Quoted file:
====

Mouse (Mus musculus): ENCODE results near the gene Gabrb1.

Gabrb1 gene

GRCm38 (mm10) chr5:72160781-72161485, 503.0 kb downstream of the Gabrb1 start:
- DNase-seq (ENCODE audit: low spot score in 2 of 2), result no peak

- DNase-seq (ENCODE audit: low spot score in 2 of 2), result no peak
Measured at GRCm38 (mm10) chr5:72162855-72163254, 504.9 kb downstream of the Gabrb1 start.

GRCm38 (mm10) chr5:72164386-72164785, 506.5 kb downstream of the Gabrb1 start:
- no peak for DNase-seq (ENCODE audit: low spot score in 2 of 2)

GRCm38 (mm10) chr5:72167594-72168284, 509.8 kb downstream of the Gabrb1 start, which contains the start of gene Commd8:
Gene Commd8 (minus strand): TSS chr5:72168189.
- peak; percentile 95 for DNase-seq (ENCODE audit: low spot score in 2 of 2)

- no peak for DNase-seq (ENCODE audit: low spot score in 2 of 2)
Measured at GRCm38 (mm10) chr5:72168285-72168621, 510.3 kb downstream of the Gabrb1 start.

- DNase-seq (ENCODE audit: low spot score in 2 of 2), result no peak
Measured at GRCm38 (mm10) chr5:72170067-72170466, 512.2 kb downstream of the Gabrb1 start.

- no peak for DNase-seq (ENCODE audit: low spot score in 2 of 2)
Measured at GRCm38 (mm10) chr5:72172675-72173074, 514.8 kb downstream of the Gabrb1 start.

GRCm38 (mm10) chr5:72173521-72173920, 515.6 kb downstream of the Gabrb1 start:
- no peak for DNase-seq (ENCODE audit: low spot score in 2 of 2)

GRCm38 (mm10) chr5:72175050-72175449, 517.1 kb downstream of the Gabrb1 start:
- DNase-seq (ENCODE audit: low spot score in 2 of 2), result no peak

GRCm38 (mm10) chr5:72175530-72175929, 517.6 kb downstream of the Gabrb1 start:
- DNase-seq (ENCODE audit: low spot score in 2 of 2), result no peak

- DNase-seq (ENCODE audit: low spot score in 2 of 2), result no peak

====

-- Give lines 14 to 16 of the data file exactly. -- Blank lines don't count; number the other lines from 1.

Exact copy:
- DNase-seq (ENCODE audit: low spot score in 2 of 2), result no peak
Measured at GRCm38 (mm10) chr5:72170067-72170466, 512.2 kb downstream of the Gabrb1 start.

- no peak for DNase-seq (ENCODE audit: low spot score in 2 of 2)